I once see the trajectory of jets, of the paths they would take, moments before they actually did. Looking through a window at white-laced streaks across the blue sky, I see their futures open instants before they took them.
A thick and contained drop of water captures my attention. It rests on my car windshield and catches the sun. I see it move across the glass as my car turns. And then, I see the world reflected through it. Through the underside of the water drop, I see the trees pass upside down. I see this water drop’s whole moving world reflected through itself.
This is what I have been seeing, lately, when I’m not looking.
Rather than what I usually do, a looking without seeing.
“It’s really a wonder that I haven’t dropped all my ideals, because they seem so absurd and impossible to carry out. Yet I keep them, because in spite of everything I still believe that people are really good at heart.”
For some reason, I never had to read Diary of a Young Girl, by Anne Frank, for English class. I recently picked it up, in hopes of putting some perspective on my own life and remembering what is more important than myself.
Little did I know, how much it would take me into myself.
“I don’t think then of all the misery, but of the beauty that still remains.”
Anne records “all the kinds of things that lie buried deep in my heart,” including “extraordinary things [that] can happen when people go into hiding.” Her Jewish family and a handful of others were secluded in a secret annex during the Holocaust of WWII. She questions, “I wonder whether you can tell me why it is that people always try so hard to hide their real feelings? … Why do we trust one another so little?”
She writes of difficulties with her parents, falling in love, hopes for the future, fears of the present, air raids, burglars, and politics they hear on the radio
Near the end, she talks about how she has two sides to her, how she is a “little bundle of contradictions.” Her “dual personality” is jovial and cheerful on the outside, and deep and introspective on the inside.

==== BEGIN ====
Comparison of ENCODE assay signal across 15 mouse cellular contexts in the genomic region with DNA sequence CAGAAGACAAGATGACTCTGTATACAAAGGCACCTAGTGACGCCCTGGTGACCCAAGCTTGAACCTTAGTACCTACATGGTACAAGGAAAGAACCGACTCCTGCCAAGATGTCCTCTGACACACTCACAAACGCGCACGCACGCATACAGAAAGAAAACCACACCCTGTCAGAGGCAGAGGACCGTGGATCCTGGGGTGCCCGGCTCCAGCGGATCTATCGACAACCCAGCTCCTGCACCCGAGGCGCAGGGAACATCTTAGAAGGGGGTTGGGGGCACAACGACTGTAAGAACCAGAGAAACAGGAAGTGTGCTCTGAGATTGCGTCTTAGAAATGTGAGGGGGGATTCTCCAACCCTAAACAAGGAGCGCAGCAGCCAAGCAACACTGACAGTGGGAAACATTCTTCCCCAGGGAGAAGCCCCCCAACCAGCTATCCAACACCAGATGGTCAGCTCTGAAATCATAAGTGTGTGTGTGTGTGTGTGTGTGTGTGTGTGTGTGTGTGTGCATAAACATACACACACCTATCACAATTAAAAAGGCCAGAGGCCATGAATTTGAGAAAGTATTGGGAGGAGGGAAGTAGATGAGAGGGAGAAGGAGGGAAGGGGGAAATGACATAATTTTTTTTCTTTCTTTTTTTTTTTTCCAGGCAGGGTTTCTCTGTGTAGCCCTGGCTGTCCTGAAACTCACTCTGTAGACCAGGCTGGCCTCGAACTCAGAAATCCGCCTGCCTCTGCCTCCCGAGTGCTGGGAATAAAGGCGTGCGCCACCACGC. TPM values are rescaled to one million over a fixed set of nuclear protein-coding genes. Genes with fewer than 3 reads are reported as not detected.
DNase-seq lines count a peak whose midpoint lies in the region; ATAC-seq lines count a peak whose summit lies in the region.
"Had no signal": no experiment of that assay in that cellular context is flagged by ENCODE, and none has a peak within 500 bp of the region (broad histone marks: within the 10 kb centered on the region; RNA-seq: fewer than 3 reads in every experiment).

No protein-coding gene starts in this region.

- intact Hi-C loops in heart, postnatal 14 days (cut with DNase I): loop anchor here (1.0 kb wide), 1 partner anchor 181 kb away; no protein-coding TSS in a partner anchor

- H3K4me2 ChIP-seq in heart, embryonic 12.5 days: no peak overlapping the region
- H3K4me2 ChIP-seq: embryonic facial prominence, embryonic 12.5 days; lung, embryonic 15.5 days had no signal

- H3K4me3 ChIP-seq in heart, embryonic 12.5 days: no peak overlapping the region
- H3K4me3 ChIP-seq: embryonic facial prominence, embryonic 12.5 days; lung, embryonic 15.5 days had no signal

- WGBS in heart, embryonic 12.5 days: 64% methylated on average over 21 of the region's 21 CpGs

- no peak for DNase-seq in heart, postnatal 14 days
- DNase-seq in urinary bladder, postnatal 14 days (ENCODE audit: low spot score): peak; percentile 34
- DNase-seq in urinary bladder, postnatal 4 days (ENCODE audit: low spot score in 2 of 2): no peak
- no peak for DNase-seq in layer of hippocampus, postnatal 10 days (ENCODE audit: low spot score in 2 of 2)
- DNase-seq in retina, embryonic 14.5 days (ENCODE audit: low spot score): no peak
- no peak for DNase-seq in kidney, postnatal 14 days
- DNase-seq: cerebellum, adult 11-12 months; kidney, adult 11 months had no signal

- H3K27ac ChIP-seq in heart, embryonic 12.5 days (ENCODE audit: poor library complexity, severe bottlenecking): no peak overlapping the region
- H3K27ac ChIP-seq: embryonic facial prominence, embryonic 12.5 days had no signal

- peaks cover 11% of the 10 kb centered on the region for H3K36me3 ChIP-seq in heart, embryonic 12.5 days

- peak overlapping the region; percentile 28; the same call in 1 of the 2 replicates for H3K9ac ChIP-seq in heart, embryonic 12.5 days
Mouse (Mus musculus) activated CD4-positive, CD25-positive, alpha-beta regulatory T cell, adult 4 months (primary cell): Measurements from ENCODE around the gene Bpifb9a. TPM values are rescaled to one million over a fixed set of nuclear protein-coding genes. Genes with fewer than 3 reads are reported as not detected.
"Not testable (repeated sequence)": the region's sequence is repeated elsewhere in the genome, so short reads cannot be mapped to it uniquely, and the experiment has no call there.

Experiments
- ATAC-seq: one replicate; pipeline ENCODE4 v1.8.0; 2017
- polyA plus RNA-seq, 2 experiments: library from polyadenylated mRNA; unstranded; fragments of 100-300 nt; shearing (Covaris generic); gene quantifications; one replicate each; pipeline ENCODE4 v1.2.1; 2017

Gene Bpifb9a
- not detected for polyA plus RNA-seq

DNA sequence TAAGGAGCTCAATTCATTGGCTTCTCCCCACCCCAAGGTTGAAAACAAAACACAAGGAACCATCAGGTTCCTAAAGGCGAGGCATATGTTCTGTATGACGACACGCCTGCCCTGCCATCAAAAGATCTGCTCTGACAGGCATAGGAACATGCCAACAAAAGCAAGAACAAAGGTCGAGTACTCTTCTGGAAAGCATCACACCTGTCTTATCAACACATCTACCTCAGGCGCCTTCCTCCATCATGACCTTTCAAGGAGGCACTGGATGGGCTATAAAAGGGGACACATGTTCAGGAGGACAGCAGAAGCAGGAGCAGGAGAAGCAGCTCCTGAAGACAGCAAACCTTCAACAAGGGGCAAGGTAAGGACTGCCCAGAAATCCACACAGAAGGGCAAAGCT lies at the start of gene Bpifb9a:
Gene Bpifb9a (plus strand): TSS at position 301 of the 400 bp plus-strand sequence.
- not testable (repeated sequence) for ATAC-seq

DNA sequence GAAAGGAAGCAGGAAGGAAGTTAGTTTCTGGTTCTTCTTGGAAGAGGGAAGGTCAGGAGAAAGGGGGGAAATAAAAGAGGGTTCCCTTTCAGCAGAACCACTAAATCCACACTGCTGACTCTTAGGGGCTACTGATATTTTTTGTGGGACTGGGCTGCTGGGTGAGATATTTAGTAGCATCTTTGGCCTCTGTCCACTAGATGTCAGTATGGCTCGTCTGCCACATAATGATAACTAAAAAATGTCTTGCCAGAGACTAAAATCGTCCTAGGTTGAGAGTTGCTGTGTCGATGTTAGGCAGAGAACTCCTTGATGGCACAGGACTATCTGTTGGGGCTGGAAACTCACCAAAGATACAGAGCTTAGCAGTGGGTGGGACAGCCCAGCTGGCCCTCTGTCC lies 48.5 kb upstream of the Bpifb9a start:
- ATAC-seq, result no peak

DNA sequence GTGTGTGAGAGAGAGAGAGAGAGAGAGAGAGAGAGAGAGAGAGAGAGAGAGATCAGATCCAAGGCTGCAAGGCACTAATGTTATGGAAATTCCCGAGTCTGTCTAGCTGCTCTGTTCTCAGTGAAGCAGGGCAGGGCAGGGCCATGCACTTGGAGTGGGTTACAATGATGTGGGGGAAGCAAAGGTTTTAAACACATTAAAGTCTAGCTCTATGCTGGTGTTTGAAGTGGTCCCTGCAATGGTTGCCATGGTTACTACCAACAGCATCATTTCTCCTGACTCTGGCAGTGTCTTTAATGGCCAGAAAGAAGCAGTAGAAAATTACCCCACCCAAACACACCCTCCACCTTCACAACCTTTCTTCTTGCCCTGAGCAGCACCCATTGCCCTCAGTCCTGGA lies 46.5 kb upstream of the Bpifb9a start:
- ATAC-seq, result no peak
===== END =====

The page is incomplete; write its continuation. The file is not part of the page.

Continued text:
This has been on my mind too of late – reconciling my “happy” and “sad” sides, my “good” and “bad” sides, my “wanting” and “trusting” sides.
I recently learned that suffering happens when we are on one side or the other – when we think in sides. I am happy right now, and I am afraid of losing this happiness. Or, I am sad right now, and I want to be happy and afraid I won’t get what I want. When we live in these extremes and sides, in this dualism, there is always somewhere to get or stay, so we are continually striving and living in fear instead of just being where we are.
The two sides are one: yin and yang, polarities, a duality. There must be a whole in order to have opposites.
When I live in the whole, knowing both sides are in me and there is nowhere to get to because they will always be there, it somehow appears less stressful. It sometimes feels more real, more me, more loving.
But, this often seems easier when I am by myself.
Living in sides is frequently activated when we are in relationship with others. For a host of reasons, which I am only beginning to understand.
Anne’s last entry:
“A voice sobs within me: “There you are, that’s what’s become of you: you’re uncharitable, you look supercilious and peevish, people dislike you and all because you won’t listen to the advice given you by your own better half.” Oh, I would like to listen, but it doesn’t work; if I’m quiet and serious, everyone thinks it’s a new comedy and then I have to get out of it by turning it into a joke, not to mention my own family, who are sure to think I’m ill, make me swallow pills for headaches and nerves, feel my neck and my head to see whether I’m running a temperature, ask if I’m constipated and criticize me for being in a bad mood. I can’t keep that up: if I’m watched to that extent, I start by getting snappy, then unhappy, and finally I twist my heart round again, so that the bad is on the outside and the good is on the inside and keep on trying to find a way of becoming what I would so like to be, and what I could be, if … there wasn’t any other people living in the world.”
My thinking has been hard on myself lately: Looking unsuccessfully for a job, living at my parents, grateful for what I have yet still wishing it could be different. Thinking that I am not good at the practicalities of being human.
In my less compassionate moments I get lost in thinking “I can always do something better, to be better.”
Then, I start noticing how I am human. I eat (sometimes too much), I cry (sometimes too much), I sleep (sometimes too much), I love (sometimes too much), I try (sometimes too much). I laugh and swear when I hit my funny bone, I check my facebook page more than appropriate, I get rejected, I don’t get everything done on my mental to-do list, my plans don’t work out, I keep living, I wake up in the morning and go to bed at night.
Wait a tick…
I am so good at being human. I am SO good at being human.
I do my best with what I have and who I am at any given moment.
We all do.
We are SO good at being human. Our existence is enough.